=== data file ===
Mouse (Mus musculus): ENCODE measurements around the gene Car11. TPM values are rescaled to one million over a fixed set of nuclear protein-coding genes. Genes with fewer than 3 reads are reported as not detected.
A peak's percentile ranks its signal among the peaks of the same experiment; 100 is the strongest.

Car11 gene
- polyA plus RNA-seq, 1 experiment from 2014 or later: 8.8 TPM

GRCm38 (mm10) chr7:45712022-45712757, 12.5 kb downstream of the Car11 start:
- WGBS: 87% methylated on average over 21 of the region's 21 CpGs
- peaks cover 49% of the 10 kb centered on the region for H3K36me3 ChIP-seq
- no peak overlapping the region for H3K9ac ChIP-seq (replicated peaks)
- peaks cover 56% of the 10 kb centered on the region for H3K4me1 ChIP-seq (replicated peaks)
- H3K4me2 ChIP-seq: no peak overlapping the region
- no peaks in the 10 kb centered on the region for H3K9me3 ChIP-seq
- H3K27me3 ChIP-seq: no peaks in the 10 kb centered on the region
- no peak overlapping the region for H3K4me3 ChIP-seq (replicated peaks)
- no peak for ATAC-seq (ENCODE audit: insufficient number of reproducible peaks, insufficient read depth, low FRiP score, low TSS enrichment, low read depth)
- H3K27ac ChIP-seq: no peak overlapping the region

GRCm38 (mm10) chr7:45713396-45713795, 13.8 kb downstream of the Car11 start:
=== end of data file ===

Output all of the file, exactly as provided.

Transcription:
Mouse (Mus musculus): ENCODE measurements around the gene Car11. TPM values are rescaled to one million over a fixed set of nuclear protein-coding genes. Genes with fewer than 3 reads are reported as not detected.
A peak's percentile ranks its signal among the peaks of the same experiment; 100 is the strongest.

Car11 gene
- polyA plus RNA-seq, 1 experiment from 2014 or later: 8.8 TPM

GRCm38 (mm10) chr7:45712022-45712757, 12.5 kb downstream of the Car11 start:
- WGBS: 87% methylated on average over 21 of the region's 21 CpGs
- peaks cover 49% of the 10 kb centered on the region for H3K36me3 ChIP-seq
- no peak overlapping the region for H3K9ac ChIP-seq (replicated peaks)
- peaks cover 56% of the 10 kb centered on the region for H3K4me1 ChIP-seq (replicated peaks)
- H3K4me2 ChIP-seq: no peak overlapping the region
- no peaks in the 10 kb centered on the region for H3K9me3 ChIP-seq
- H3K27me3 ChIP-seq: no peaks in the 10 kb centered on the region
- no peak overlapping the region for H3K4me3 ChIP-seq (replicated peaks)
- no peak for ATAC-seq (ENCODE audit: insufficient number of reproducible peaks, insufficient read depth, low FRiP score, low TSS enrichment, low read depth)
- H3K27ac ChIP-seq: no peak overlapping the region

GRCm38 (mm10) chr7:45713396-45713795, 13.8 kb downstream of the Car11 start: